The four stories in the one-hour premiere Sept. 7 are:
- Hiding in Plain Sight: Elinor and her friends are playing Hide-and-Go-Seek at recess, but no matter where they hide, the Goat twins always seem to find them. The kids decide they need a to find a better way to hide, so they observe some animals who are camouflaged, prompting Elinor to realize that she, Olive and Ari can use their shapes, colors and patterns to hide themselves in plain sight, so that the Goat Twins can’t spot them.
- Owl Girl: Elinor isn’t sure what she’s going to be for Costume Day, but it has to be something INTERESTING. That night, Elinor is awakened by a strange “Whooo!” sound coming from outside, so she and her mom go out to investigate. While looking for the source of the strange sound, Elinor is surprised at how many things are happening outside at night while she sleeps. Suddenly, they hear the sound again and look up to see an owl soaring in the sky, which inspires Elinor to figure out exactly what she wants to be for the costume parade.
- Backyard Soup: Elinor loves making “Backyard Soup,” because all the ingredients come from their backyard garden. She’s eager to try the same recipe when she visits her grandma and grandpa, but their backyard is a lot different than Elinor’s, because they live in the desert. Elinor learns that different plants grow in different environments as she makes a whole different “Backyard Soup” with her grandparents, where the main ingredient is cactus!
- Colorful and Tasty: Elinor and her friends are selling lots of yummy cupcakes, but the problem is no one is buying any. The kids don’t understand what’s wrong, because everyone loves cupcakes. After observing how flowers attract bees through color and smell, they go back to their bake sale and decorate the table with fantastic colors, and use a fan to spread the aroma of the cupcakes. Before they know it, the place is “buzzing” and they sell every cupcake!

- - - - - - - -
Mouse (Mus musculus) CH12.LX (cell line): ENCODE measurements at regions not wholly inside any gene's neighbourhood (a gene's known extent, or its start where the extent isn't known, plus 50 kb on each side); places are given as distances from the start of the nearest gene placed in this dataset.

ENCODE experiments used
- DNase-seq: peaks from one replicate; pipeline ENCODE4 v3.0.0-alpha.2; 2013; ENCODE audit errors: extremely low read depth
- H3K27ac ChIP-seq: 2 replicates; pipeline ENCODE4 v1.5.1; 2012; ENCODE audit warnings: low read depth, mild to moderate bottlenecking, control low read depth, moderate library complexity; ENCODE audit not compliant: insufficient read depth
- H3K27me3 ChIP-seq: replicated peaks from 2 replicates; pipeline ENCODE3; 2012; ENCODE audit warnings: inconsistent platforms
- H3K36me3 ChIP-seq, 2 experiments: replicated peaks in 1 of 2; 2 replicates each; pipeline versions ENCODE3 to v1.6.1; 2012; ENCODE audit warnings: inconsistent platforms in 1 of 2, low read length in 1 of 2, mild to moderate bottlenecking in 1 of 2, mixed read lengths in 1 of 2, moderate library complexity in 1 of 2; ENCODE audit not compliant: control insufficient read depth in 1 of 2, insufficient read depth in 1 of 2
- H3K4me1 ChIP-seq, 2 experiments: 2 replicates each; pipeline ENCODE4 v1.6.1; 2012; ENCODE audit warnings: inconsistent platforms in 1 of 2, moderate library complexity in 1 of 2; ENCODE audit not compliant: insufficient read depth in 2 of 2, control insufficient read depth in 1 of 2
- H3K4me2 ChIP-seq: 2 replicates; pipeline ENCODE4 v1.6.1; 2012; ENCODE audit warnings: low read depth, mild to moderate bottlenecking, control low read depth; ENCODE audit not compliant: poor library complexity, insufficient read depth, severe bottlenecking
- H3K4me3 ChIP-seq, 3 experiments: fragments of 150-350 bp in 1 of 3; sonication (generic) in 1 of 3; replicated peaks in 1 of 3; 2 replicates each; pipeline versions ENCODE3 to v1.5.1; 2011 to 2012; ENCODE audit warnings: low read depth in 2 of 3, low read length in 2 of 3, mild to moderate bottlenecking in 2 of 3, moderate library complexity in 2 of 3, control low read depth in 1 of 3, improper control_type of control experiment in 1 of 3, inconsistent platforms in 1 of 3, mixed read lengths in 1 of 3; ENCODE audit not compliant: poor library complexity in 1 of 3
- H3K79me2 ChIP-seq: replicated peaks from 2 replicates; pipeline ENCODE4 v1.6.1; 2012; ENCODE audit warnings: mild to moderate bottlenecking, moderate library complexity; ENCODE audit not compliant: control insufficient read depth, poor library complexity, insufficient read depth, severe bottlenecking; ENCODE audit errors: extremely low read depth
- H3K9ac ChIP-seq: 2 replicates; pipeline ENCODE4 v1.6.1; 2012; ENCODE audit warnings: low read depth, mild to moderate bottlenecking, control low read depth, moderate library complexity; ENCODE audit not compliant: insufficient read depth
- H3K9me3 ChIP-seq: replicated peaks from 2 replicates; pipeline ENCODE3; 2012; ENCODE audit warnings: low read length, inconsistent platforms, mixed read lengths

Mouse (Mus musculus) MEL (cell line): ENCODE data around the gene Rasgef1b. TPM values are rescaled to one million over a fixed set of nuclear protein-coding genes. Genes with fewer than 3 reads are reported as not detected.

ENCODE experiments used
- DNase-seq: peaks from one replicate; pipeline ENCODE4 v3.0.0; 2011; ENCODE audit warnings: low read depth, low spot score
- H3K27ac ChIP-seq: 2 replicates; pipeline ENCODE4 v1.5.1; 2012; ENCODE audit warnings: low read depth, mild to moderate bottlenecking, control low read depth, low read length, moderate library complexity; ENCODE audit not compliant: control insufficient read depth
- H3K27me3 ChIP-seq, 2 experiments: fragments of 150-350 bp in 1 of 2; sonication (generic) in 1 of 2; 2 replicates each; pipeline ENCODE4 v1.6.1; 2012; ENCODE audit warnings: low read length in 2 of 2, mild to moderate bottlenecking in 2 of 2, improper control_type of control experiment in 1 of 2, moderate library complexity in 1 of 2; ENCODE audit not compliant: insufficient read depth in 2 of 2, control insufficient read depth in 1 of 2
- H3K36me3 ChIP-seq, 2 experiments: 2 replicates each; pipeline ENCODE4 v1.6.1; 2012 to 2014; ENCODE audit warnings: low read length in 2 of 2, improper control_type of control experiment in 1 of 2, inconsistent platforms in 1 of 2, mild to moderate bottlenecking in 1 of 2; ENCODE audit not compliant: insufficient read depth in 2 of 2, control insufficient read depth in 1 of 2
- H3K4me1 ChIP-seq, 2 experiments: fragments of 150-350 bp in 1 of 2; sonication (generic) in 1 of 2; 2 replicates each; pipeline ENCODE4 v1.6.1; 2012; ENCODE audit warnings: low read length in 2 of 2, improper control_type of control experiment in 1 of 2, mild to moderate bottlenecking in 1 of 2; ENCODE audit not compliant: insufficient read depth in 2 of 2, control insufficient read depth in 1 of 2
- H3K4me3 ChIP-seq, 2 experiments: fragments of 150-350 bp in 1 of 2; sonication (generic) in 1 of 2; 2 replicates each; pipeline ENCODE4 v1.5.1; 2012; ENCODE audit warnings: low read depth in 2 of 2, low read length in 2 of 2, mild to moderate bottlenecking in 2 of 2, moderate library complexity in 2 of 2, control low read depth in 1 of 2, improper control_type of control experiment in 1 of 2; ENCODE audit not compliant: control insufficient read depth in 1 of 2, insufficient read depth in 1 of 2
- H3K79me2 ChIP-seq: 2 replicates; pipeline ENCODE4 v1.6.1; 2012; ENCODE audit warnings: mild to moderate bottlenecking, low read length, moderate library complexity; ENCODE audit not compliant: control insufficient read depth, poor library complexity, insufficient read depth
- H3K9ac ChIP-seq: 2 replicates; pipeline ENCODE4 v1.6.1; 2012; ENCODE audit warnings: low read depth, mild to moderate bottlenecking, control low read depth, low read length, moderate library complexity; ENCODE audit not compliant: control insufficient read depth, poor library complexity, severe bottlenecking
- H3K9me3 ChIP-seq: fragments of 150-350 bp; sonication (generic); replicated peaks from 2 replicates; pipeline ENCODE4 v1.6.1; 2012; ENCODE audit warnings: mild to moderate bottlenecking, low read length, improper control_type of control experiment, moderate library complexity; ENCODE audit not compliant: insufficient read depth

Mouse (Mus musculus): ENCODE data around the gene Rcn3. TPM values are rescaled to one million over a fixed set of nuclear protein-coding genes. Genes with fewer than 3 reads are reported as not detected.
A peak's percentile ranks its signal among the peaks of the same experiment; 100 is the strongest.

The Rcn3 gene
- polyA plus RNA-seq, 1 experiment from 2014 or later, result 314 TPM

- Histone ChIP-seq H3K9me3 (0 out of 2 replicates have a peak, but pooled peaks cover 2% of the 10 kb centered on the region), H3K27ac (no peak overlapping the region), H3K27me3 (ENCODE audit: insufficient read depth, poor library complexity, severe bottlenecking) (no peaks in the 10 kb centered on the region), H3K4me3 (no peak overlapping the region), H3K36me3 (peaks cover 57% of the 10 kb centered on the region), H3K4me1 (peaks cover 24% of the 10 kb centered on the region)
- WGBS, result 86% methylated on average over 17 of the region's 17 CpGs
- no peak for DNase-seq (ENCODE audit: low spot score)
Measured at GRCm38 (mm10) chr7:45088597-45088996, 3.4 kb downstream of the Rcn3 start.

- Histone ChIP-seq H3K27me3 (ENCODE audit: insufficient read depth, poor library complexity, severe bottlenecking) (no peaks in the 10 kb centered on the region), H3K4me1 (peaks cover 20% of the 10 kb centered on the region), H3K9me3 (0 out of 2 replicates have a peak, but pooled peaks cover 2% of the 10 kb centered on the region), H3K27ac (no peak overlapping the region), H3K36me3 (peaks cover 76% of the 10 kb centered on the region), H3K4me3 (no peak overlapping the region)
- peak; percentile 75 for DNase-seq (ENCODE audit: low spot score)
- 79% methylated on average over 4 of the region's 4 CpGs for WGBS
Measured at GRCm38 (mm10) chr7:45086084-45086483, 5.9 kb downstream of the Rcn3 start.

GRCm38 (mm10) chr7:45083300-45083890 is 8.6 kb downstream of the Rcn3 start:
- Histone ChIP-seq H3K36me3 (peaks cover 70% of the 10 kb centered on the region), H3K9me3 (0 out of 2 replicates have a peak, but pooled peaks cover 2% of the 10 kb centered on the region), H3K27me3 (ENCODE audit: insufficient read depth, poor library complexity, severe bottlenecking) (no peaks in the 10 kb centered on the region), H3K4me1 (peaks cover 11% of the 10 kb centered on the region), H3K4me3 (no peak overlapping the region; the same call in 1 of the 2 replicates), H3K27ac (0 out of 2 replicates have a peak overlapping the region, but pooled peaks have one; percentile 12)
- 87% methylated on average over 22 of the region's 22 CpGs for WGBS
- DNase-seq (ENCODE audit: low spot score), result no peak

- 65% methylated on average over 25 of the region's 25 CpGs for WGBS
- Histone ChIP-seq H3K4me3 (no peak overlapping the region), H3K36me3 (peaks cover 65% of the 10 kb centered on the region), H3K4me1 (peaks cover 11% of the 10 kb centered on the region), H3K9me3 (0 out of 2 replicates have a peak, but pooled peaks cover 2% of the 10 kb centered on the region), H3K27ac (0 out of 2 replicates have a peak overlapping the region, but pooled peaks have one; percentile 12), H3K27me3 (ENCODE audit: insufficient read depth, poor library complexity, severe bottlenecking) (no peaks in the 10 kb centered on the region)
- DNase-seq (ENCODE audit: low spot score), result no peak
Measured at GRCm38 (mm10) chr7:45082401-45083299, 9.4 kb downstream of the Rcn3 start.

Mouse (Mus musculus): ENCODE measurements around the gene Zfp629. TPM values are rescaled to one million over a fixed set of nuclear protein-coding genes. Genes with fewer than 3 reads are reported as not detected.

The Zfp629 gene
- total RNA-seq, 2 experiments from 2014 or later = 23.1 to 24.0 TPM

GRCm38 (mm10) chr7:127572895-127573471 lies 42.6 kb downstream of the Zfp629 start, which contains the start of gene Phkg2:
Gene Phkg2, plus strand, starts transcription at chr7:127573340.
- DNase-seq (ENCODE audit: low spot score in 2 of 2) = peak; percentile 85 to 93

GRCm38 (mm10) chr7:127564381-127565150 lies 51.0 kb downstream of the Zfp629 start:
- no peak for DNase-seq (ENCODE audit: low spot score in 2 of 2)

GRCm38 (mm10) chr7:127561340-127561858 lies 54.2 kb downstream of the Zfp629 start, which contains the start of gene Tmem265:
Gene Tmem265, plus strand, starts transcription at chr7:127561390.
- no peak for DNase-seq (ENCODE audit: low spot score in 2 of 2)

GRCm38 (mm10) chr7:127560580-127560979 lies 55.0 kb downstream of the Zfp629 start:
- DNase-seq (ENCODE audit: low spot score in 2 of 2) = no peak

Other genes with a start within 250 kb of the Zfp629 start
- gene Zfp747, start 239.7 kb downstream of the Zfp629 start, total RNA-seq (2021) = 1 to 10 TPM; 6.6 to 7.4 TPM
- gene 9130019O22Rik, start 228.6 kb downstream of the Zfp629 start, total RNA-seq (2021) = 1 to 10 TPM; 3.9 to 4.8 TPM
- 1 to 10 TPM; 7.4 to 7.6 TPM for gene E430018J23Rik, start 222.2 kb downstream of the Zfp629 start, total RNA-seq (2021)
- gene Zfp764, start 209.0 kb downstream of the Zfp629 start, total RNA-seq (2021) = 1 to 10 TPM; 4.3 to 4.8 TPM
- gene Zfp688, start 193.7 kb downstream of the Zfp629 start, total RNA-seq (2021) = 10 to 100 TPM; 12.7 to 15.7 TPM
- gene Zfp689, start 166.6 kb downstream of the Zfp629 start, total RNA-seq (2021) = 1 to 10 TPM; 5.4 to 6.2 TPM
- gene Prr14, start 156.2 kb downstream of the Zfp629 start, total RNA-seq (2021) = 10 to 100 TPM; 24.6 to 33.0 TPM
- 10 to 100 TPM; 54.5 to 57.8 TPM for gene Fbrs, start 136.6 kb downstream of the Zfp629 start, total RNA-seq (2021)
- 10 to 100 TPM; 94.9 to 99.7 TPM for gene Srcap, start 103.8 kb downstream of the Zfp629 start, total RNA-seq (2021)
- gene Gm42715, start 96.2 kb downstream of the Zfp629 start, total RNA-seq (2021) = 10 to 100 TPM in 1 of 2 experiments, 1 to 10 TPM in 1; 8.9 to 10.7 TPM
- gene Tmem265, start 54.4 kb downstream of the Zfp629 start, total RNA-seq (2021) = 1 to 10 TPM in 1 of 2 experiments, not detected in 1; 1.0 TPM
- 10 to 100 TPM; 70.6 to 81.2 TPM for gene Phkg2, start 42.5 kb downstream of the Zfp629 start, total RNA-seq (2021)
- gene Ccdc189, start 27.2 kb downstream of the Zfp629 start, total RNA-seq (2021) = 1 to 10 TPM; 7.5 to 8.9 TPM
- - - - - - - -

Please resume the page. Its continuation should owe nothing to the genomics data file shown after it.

Funding was provided by a grant from the Corporation for Public Broadcasting and a grant from the U.S. Department of Education as part of the Ready To Learn Initiative, a federal program that supports the development of innovative educational television and digital media targeted to preschool and early elementary school children and their families.
Also debuting in September will be digital content for kids, parents and teachers. Games will be available on pbskids.org and on the free PBS KIDS Games App, along with clips and full episodes streaming across PBS KIDS’ video platforms, including the free PBS KIDS Video App. Parent resources, including tips and hands-on activities to extend the learning at home, will be available on the PBS KIDS for Parents site, and PBS LearningMedia will offer classroom-ready materials for teachers, including video excerpts, games, teaching tips and printable activities.